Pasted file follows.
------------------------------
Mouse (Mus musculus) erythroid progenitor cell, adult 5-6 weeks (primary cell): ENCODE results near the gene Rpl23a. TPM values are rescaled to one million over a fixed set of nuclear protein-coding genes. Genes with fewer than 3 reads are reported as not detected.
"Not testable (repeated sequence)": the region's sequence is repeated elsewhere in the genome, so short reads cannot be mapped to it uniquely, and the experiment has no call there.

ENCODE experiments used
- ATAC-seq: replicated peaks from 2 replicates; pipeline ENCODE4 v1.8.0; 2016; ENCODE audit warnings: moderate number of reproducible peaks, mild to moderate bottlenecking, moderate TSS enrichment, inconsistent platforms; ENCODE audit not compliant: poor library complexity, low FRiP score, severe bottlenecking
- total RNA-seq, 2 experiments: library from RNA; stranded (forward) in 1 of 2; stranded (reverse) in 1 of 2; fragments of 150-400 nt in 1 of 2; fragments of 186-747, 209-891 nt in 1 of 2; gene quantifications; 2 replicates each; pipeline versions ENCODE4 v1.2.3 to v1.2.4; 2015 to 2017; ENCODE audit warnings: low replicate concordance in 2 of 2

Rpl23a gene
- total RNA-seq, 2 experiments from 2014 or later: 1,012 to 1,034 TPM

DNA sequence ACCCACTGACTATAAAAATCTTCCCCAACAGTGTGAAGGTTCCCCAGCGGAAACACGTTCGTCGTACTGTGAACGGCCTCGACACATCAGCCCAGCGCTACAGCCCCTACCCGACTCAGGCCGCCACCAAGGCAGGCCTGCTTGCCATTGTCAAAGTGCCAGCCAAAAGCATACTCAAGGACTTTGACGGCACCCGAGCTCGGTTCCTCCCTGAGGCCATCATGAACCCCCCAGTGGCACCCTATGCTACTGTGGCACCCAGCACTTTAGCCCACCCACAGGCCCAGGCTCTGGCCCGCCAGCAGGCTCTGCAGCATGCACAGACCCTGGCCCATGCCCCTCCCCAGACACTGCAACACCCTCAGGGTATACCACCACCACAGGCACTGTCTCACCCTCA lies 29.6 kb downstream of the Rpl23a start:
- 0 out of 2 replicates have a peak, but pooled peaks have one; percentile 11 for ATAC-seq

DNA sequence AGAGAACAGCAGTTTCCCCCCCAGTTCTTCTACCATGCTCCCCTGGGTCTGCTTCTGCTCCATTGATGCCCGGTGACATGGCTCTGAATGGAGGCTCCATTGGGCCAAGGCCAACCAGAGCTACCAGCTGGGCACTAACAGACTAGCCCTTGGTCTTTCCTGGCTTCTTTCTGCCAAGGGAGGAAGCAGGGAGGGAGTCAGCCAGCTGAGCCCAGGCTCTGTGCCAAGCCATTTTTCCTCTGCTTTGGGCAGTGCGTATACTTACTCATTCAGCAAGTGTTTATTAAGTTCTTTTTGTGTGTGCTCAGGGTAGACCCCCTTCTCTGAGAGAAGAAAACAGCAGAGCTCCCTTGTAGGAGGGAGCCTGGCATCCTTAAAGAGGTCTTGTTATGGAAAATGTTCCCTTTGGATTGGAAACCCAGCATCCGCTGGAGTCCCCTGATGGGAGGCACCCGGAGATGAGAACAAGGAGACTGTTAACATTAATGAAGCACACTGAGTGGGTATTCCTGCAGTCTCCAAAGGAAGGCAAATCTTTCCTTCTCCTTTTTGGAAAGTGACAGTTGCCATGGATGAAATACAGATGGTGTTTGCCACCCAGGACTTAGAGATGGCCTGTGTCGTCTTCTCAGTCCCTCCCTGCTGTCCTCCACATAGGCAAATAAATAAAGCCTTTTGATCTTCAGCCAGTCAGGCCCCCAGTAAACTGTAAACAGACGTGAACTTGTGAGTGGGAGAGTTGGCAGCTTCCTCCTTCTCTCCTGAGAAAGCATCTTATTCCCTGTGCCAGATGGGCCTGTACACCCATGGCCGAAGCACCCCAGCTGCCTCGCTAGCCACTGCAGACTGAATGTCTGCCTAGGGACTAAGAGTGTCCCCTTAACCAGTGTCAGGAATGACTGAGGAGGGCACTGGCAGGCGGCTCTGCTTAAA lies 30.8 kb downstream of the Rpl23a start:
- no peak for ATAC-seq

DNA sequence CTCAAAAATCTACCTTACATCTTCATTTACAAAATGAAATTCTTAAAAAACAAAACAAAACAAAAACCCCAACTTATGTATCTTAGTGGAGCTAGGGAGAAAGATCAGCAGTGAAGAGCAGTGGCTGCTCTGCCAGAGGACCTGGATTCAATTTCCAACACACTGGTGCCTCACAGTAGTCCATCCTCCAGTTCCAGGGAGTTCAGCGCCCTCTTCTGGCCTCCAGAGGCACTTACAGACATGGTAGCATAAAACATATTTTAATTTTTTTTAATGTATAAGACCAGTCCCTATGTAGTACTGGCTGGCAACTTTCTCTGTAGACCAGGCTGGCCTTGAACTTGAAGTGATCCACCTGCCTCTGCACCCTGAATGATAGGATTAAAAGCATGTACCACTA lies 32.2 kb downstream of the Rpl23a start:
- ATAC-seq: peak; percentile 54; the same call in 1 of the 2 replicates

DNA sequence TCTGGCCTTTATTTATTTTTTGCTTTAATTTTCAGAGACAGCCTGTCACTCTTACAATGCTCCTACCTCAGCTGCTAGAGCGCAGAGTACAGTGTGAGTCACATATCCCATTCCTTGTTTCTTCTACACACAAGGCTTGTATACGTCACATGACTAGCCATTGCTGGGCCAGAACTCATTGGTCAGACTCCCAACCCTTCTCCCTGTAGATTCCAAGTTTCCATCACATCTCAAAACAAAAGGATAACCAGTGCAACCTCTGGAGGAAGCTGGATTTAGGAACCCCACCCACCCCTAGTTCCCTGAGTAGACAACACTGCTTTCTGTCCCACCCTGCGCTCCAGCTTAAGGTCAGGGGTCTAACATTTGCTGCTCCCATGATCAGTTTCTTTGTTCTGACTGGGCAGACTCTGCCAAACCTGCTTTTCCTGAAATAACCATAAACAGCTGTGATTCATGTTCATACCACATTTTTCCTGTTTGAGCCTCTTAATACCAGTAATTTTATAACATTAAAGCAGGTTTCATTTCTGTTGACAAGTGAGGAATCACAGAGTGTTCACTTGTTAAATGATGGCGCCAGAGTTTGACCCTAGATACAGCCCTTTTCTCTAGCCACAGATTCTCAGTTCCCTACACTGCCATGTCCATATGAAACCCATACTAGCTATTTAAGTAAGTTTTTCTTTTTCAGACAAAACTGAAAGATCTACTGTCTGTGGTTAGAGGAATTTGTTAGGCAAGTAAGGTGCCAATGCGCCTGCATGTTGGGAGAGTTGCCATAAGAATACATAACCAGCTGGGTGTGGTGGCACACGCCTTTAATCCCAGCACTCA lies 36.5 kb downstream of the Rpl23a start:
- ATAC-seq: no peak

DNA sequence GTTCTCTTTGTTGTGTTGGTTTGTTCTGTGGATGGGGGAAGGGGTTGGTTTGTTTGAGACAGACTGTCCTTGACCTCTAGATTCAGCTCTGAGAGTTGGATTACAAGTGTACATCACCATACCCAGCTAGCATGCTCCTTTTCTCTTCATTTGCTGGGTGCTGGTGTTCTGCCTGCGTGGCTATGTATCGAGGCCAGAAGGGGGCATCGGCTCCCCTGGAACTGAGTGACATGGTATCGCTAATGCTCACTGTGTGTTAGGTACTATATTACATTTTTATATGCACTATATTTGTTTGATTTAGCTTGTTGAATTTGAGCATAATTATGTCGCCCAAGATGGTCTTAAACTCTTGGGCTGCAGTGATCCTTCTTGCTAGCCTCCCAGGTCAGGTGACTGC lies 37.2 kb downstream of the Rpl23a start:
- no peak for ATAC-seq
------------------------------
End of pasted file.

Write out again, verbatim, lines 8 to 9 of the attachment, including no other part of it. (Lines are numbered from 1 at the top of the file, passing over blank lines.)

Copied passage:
DNA sequence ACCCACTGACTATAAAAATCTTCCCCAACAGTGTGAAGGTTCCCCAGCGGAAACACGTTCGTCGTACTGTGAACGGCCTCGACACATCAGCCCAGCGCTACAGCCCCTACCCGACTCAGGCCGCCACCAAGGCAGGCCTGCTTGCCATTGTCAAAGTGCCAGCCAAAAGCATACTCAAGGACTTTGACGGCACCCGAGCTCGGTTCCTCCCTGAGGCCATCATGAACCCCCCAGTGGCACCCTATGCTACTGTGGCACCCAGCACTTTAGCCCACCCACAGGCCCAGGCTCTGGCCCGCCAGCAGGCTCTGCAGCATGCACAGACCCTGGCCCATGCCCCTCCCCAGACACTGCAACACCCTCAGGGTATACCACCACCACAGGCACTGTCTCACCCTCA lies 29.6 kb downstream of the Rpl23a start:
- 0 out of 2 replicates have a peak, but pooled peaks have one; percentile 11 for ATAC-seq